7 Ways to Make Your Next Sermon More Engaging

7 Ways to Make Your Next Sermon More Engaging December 30, 2021

Are you looking for ways to brighten your sermons and stir some emotion in your audience? Public speaking is a formidable task, but you can use a few techniques to liven up your speech and present your message in a more appealing way. 

Next time you’re preparing to speak in front of your congregation, apply the following tips to make a lasting impression.

1. Speak to One Person

A big mistake many worship leaders make is speaking to the entire congregation at once. This gives the audience the impression that you’re talking to yourself or no one. It might make your sermon feel forced or overly rehearsed, and you won’t be able to connect with the parishioners on a personal level.

Instead, try speaking to your audience one member at a time. Shift your gaze from one person to the next so parishioners feel like you’re talking to them, not at them. Eye contact is a powerful tool in any setting, and it makes for much more engaging public speaking.

2. Appeal to Emotions

Faith requires strong feelings, and it’s your job as the worship leader to appeal to your parishioners’ convictions. 

Focus on how the readings made you feel. Whatever it is, make your speech revolve around that feeling. During the Lenten season, your sermons should have melancholy overtones. On Holy Days like Christmas and Easter, make your addresses joyous and celebratory.

Monotony is the easiest way to lose an audience’s interest. Pinpoint the feelings and attitudes of your congregation, and expand your message from there.

3. Tell Stories

One great way to appeal to people’s emotions is great storytelling. Jesus and the prophets were influential speakers primarily because they told parables their audience could relate to. They told everyday stories with important life lessons and became equals with those who listened to them.

The average sermon simply summarizes the themes of the day’s readings. However, you need to use a speaking technique that allows the audience to fully understand the message. No one is an expert at interpreting Scripture, but everyone loves a good story.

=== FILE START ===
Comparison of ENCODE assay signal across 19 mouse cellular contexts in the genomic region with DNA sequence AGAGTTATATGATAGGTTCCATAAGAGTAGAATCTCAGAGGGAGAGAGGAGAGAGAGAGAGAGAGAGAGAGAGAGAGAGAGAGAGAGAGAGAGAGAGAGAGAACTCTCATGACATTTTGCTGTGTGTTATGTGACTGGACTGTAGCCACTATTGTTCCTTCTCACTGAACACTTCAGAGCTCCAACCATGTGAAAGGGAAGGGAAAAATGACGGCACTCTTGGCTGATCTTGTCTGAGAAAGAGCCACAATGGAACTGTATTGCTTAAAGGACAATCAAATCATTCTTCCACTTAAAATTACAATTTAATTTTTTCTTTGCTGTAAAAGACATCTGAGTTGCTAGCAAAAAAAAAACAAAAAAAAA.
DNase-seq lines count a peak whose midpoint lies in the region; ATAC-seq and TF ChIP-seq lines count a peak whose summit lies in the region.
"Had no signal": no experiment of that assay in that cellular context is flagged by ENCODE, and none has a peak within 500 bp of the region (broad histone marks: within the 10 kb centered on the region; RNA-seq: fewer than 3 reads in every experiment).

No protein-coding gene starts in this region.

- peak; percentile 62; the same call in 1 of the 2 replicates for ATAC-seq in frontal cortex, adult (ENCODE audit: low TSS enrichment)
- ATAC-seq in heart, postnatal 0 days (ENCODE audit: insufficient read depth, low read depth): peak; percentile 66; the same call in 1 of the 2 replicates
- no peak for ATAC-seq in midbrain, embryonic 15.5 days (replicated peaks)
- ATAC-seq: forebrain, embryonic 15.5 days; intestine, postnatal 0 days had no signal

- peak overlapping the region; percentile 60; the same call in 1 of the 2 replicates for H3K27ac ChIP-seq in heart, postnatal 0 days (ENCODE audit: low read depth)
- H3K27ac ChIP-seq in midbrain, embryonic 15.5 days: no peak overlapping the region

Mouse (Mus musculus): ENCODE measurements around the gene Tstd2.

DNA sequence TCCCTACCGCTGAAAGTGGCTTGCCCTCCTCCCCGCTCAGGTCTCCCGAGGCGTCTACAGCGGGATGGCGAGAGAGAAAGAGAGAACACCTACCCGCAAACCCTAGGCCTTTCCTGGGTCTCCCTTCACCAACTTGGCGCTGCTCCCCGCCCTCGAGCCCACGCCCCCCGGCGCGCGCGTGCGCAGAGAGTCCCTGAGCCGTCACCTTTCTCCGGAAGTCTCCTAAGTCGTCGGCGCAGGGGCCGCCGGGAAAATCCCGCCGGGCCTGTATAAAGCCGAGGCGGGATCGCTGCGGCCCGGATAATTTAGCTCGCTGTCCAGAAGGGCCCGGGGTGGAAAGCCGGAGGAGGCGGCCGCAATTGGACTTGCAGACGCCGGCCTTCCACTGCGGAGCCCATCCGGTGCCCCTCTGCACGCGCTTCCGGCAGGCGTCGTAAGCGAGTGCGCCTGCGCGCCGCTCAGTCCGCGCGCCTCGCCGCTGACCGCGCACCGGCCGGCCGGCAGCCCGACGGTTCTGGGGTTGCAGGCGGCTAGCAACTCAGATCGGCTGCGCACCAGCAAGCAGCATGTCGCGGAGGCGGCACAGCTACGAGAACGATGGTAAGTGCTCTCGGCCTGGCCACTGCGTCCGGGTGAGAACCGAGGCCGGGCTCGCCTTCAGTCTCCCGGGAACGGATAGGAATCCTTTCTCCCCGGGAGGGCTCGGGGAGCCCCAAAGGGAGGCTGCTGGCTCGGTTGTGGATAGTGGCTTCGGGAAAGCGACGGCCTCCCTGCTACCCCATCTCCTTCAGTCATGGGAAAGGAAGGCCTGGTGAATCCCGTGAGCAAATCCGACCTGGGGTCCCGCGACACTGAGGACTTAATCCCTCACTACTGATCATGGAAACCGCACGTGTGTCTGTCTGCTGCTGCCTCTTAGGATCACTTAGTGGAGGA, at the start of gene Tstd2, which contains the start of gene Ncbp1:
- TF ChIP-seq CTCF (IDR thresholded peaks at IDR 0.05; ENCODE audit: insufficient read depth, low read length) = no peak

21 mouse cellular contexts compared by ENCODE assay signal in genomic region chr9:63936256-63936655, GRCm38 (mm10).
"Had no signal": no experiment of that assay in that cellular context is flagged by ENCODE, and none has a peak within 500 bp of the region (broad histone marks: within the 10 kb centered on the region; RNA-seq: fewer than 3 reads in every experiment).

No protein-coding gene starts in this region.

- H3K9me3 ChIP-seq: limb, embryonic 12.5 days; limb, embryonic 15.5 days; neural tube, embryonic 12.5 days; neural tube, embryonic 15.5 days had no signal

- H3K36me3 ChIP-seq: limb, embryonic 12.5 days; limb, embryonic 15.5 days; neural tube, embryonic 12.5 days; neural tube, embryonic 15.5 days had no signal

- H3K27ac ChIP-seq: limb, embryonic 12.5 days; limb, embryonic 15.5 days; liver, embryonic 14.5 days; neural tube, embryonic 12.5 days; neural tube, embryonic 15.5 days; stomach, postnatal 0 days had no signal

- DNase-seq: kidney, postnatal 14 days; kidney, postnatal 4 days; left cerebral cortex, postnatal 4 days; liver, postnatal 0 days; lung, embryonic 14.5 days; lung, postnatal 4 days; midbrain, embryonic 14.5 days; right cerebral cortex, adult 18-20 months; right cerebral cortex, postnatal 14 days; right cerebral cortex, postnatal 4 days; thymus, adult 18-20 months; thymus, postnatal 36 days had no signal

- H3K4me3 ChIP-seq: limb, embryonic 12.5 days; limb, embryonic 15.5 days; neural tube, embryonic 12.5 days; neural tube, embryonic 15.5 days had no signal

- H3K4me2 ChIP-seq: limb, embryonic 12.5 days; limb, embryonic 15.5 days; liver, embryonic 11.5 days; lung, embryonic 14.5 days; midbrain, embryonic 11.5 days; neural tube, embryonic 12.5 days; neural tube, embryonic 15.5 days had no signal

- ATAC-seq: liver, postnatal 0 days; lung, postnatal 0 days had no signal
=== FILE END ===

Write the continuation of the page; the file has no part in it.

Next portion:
If you tell a good story, the audience will figure out the message for themselves and thus take it closer to heart.

4. Make an Explainer Video

You might feel uncomfortable incorporating technology into your speech, but sometimes your voice can’t effectively convey a point or message by itself. Try using a presentation or video to guide the audience through your sermon.

Video is a helpful tool, but it’s still your job to put the message together correctly. The video has to entertain and appeal to the audience, or it becomes a lecture. 

Use powerful quotes, slogans and visuals to grab their attention. End the video with a call to action, and leave your audience feeling inspired.

5. Embrace Silence

If you use a video presentation, you might notice that your sermon will have more moments of silence since you don’t have to do all the talking. That’s a good thing because you can use silence to your advantage.

Silence is a great opportunity to gauge your audience’s interest and pull them back in. After a section from your speech or the video ends, take a moment to pause before you go to your next topic. Anyone not paying attention will immediately notice that the room has gone quiet and turn their focus back to you.

Silence can also help emphasize significant points. Stopping after making a major statement or declaration gives the audience an extra moment to absorb what you just said. 

6. Clear Your Mind

Before you step in front of the congregation, you need to have a clear mind. You can do several things to accomplish this:

  • Put down your phone
  • Avoid using the computer
  • Practice a breathing technique
  • Smile

In the moments leading up to the Mass or sermon, practice a slow breathing technique to lower your heart rate and stifle the jitters.

Most importantly, smile at your parishioners. It’s well known that the simple act of smiling can improve one’s mood and increase confidence levels, so make a habit of doing this before, during and after your sermon.

7. Plan and Practice

Only a few blessed individuals can improvise a speech, but many speakers try it anyway. If you’ve ever lost your place or tried to wing a sermon, you probably noticed that your audience caught on pretty quickly.

It’s OK to lose your place or forget your next train of thought, but you should have a plan in case that happens. Keep a memorable story in the back of your mind so that if you ever find yourself tongue-tied, you have something to talk about.

The best thing you can do, however, is practice. Once you have your sermon prepared on paper, go through it as many times as it takes until you remember all the talking points and transitions by heart. 

Captivate Your Audience in Your Next Sermon

You will appear more confident, capable, personable and authoritative to your congregation by following these seven steps.

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